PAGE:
Photo: Reuters
Photo: Reuters

Regional languages, smartphones driving content creation, consumption on YouTube

  • With cheap data and affordable smartphones a big userbase has come online
  • India is one of the biggest and fastest growing markets for YouTube globally

NEW DELHI : Regional languages and affordable smartphone devices are the top factors driving content consumption and creation on Google owned streaming platform YouTube in India. With 265 million active users, India is one of the biggest and fastest growing markets for YouTube globally.

“In India, a lot of people film their YouTube content on their mobile phones unlike mature markets such as United States where people have high-end devices. Clearly, a lot of people are coming on YouTube through mobile devices in this country both from creation and consumption standpoint," said Marc Lefkowitz, head of YouTube creator and artist development, Asia Pacific (APAC) on the sidelines of the launch of first Women To Watch workshop which hosted over 700 creators in New Delhi.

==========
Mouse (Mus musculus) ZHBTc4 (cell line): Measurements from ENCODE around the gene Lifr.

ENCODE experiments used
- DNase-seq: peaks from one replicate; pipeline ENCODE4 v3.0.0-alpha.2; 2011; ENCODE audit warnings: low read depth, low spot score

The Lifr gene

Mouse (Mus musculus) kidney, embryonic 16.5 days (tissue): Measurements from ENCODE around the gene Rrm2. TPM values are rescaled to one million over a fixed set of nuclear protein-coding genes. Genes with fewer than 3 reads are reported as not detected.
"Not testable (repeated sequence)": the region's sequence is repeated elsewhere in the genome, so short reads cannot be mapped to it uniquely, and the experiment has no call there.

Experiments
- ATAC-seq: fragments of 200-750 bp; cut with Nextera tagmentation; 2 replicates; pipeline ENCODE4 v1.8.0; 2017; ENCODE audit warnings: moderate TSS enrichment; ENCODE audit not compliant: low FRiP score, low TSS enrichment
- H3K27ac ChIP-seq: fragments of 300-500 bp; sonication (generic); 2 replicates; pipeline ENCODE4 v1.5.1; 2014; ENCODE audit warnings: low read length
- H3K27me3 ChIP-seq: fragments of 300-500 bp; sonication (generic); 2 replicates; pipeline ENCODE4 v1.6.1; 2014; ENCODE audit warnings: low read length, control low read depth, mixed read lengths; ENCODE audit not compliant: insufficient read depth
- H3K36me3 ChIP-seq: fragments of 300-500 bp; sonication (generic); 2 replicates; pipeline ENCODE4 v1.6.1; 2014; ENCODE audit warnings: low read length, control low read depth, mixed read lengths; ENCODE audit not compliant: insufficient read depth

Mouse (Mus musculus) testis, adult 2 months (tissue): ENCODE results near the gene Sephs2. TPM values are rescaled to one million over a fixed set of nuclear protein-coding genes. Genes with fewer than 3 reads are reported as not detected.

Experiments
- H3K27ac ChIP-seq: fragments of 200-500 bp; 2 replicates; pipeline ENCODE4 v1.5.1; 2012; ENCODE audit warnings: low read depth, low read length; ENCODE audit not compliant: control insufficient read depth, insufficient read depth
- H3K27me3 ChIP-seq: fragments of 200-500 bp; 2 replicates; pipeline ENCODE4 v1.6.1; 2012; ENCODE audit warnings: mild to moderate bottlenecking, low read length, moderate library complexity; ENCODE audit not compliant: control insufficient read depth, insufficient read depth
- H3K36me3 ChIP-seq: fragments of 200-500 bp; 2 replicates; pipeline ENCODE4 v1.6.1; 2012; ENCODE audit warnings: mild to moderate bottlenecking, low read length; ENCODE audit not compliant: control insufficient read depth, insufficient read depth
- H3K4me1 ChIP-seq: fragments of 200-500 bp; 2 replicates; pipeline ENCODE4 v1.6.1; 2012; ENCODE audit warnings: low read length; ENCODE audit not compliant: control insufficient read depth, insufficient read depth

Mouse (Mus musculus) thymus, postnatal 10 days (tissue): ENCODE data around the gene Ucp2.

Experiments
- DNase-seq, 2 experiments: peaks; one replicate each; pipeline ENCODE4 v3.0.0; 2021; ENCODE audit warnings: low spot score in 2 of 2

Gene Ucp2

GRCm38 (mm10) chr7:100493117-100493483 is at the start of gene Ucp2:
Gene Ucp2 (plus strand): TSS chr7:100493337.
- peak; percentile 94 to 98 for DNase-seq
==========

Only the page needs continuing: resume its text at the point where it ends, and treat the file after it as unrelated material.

With cheap data and affordable smartphones a big userbase has come online which is comfortable in their local language leading to a meteoric rise in the creation of regional content creation as well as consumption.

“A lot of growth that we are witnessing is coming from smaller towns as well as villages. I keep repeating that the language of YouTube is one’s mother tongue today. We are witnessing fast paced growth in the local language content," said Satya Raghavan, director, content partnerships, YouTube in India.

YouTube claims that content on its platform is heterogeneous and offers far more greater engagement than the likes of short video platforms such as Bytedance Ltd owned video-sharing app TikTok.

“People are consuming social media or short video platforms as fast/slow as their thumb can move. YouTube tends to be much more immersive. Users know the kind of content they want and the algorithm is designed in a way to offer them customised recommendations. These are subtle differences between the two platforms," added Raghavan.

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